the last mayor Eccles was tory..he was a nice man an his daugher was ripped off?I have no repect for Hazel Blears.But I do not think a Mayor is a bad thing.Only money will inprove the area ? If you stop money It ends and goes down hill. So u have to work with money,or?
Winston Smith wrote
at 21:28:33 on 26 January 2012
Whooaa! What the hell's happening?!? Liverpool are at it now...it's like Invasion of the Body Snatchers - where have all these people come from who want more pointless voting and even more bleedin politicans?!?
Barney wrote
at 21:27:50 on 26 January 2012
Come on people . This is our chance to let this rotton clowncil know how despised they are . Let's give them the metaphorical kicking they richly deserve . A mayor will keep this shower of shite clowncil in line .
caroline wrote
at 21:27:40 on 26 January 2012
Bindloss is still there..for how long.Hazal Blears did nothing..I will not let developers do the same .Frist it was Eccles ..Now Salford..Will there be anything old or green lef An so then will Manchester becomes part of London...?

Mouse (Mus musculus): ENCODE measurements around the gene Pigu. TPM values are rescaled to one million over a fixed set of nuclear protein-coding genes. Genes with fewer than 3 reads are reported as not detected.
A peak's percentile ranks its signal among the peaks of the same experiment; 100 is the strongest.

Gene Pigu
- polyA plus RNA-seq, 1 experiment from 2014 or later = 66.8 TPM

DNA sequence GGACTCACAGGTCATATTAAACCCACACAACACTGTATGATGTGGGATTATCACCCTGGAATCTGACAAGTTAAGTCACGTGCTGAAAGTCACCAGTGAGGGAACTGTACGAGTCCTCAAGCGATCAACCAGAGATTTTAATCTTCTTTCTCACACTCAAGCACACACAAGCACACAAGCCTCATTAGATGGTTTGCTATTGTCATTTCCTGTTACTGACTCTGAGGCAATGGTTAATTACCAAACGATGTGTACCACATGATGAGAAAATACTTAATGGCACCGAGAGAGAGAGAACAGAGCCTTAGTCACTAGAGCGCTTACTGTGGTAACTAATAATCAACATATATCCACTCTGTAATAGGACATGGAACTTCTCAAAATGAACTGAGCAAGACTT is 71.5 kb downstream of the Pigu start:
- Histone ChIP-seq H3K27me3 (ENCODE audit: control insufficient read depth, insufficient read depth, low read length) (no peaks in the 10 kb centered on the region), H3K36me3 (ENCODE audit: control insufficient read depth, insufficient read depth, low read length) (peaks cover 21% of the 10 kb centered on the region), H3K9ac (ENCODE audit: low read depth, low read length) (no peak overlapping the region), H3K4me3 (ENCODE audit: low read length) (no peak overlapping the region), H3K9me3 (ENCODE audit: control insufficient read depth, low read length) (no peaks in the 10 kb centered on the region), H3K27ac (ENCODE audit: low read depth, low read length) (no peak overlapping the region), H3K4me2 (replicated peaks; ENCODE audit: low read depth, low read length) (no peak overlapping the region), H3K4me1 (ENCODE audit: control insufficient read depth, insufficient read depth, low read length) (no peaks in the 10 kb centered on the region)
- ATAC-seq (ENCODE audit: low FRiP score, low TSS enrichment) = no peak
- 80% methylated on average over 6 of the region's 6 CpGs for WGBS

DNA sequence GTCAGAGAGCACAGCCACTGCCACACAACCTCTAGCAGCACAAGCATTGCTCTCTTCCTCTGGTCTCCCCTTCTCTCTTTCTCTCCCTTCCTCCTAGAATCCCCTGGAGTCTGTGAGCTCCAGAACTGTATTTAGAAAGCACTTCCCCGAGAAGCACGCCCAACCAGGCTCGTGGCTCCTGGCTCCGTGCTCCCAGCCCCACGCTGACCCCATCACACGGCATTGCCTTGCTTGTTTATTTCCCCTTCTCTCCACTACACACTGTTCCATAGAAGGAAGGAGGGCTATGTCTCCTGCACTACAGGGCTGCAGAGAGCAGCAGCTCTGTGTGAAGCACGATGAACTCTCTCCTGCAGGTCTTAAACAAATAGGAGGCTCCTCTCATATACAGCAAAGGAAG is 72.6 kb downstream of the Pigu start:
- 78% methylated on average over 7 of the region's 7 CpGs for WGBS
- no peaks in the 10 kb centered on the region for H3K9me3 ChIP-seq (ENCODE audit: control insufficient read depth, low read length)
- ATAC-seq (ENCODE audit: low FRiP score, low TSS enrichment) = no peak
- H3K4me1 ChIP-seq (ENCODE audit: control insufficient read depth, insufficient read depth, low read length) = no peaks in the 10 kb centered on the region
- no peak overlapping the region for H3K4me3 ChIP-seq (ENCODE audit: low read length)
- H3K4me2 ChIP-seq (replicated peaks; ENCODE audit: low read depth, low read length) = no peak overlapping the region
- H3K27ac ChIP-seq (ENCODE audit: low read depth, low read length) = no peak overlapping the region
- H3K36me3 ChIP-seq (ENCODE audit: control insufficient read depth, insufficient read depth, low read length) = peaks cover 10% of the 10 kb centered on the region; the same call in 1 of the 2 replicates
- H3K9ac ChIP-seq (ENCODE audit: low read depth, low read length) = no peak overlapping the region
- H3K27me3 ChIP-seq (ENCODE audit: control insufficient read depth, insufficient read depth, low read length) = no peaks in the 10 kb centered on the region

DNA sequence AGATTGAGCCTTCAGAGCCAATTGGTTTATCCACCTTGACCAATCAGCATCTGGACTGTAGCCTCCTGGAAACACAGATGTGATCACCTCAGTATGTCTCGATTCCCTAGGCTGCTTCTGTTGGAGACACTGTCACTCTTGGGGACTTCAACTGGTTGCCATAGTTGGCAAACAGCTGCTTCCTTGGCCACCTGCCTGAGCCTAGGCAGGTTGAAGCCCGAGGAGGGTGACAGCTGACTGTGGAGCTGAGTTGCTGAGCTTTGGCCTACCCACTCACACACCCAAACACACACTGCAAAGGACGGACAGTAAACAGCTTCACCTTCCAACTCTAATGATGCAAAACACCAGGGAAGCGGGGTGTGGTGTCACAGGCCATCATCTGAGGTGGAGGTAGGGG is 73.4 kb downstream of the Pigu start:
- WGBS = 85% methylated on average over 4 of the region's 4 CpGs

caroline wrote
at 18:10:51 on 26 January 2012
note .last mayor of Eccles...was etc
caroline wrote
at 18:10:46 on 26 January 2012
Last mayor was Tory .Bindloss.His daughter Lived next door to my husband gran.Council Compulsory purcase her house an land for council houses But sent on to developers..hear we go again.They cut down the last Trees of Pendleton forest.It says it all.
Good Riddance wrote
at 16:35:41 on 26 January 2012
Goodbye mr. merry , your time is up . Take spicer with you . And good riddance .
douglas ewin wrote
at 15:33:22 on 26 January 2012
was planning to vote yes, but after reading the comments a mayor for greater manchester sounds like a much better idea so im going to vote no
Nachtschlepper wrote
at 11:46:44 on 26 January 2012
Rousseau wrote; "The English think they are free. They are free only during the election of members of parliament." Does anybody really think that it would be any different with an elected mayor. A career politician in the pocket of big business. That's the trouble with liberal democracy & it isn't, it isn't liberal & it isn't democratic.
Michael Felse wrote
at 22:04:45 on 25 January 2012